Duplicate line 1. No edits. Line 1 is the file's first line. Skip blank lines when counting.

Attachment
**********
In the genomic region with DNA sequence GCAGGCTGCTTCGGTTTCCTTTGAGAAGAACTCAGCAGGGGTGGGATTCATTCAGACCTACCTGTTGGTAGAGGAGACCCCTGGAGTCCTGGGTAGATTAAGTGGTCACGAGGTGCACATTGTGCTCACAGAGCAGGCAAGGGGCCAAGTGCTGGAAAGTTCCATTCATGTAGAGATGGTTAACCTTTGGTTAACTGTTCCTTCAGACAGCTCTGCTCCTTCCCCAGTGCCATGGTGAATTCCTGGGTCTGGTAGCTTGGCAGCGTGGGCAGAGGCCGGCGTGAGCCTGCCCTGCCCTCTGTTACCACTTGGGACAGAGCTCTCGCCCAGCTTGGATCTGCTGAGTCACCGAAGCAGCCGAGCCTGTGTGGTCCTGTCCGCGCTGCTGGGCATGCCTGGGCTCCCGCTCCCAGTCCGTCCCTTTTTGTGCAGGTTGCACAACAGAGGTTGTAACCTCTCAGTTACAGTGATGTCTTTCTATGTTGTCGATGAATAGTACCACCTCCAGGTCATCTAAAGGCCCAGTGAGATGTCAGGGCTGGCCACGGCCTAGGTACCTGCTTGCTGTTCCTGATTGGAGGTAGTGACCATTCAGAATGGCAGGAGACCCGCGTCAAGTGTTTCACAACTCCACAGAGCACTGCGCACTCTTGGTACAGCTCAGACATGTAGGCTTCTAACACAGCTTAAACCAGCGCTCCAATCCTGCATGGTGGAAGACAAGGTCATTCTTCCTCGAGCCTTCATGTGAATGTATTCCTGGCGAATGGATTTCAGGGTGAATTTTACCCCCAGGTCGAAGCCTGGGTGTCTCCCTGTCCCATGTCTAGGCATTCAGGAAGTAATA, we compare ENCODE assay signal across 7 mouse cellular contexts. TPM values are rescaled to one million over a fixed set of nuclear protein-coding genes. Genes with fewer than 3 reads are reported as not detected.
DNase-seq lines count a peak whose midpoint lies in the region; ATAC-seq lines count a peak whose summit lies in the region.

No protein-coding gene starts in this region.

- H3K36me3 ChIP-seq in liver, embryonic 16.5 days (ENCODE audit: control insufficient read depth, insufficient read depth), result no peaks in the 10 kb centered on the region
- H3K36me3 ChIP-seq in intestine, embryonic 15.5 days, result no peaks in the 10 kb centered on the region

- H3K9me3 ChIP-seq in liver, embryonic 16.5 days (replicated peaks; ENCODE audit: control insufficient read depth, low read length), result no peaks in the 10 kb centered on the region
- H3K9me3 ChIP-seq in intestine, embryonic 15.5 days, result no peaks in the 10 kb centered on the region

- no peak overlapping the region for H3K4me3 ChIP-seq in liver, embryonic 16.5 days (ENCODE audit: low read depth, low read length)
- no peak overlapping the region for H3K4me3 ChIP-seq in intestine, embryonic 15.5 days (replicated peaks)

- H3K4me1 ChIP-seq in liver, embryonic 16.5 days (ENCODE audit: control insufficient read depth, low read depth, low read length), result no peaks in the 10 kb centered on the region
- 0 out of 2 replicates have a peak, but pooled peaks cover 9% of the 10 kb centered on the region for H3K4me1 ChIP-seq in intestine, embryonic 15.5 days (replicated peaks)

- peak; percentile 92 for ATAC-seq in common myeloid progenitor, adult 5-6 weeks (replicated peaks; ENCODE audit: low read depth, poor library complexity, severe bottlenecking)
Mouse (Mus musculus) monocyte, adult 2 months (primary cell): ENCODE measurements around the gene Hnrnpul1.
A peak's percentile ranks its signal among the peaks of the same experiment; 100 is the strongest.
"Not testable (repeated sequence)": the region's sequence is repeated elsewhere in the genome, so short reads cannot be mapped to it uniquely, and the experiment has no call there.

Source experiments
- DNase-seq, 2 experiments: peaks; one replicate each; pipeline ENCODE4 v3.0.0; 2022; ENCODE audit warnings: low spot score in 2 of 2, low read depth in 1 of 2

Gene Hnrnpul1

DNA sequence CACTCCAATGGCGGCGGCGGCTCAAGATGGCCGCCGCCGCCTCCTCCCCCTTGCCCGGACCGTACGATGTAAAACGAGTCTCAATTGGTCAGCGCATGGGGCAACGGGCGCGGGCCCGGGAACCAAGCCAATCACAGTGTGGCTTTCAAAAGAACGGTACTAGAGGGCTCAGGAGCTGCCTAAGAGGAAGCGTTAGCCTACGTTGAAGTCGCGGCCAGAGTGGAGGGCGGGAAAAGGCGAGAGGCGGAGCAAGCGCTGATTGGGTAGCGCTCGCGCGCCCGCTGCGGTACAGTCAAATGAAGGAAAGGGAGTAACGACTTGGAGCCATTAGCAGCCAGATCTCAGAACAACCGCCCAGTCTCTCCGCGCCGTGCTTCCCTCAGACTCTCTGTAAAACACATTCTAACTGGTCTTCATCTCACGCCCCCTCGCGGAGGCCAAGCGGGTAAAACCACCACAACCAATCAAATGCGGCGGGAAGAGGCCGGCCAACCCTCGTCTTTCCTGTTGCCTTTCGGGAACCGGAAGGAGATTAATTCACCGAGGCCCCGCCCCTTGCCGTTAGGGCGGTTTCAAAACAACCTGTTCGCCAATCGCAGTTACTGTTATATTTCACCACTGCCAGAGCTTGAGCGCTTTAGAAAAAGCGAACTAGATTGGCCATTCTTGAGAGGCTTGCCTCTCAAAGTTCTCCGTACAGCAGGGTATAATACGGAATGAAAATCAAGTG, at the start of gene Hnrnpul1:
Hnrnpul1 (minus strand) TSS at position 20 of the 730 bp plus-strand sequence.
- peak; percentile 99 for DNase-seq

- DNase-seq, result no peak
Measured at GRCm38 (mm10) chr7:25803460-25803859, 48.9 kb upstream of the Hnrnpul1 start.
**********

In the genomic region with DNA sequence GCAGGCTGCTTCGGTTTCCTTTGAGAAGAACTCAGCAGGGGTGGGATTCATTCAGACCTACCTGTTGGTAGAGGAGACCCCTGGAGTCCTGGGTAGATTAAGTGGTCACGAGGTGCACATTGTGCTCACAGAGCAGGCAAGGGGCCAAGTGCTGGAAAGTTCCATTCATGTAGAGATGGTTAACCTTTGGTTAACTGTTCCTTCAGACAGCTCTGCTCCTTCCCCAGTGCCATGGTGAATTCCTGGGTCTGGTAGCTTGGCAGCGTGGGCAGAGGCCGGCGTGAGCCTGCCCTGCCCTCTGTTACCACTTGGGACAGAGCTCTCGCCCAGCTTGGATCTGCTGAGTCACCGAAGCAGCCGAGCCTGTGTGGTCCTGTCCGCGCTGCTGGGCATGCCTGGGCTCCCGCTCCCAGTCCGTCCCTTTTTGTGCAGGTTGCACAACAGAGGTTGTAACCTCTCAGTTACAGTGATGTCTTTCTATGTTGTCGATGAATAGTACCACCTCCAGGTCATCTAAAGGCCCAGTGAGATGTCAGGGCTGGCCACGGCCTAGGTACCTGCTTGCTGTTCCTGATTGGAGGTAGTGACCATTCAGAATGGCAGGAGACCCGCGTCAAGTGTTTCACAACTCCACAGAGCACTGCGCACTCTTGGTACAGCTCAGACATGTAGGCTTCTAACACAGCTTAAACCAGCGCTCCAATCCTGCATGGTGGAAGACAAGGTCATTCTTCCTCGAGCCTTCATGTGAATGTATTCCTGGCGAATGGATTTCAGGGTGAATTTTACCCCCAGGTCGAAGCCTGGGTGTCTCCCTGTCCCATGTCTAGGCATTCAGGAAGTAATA, we compare ENCODE assay signal across 7 mouse cellular contexts. TPM values are rescaled to one million over a fixed set of nuclear protein-coding genes. Genes with fewer than 3 reads are reported as not detected.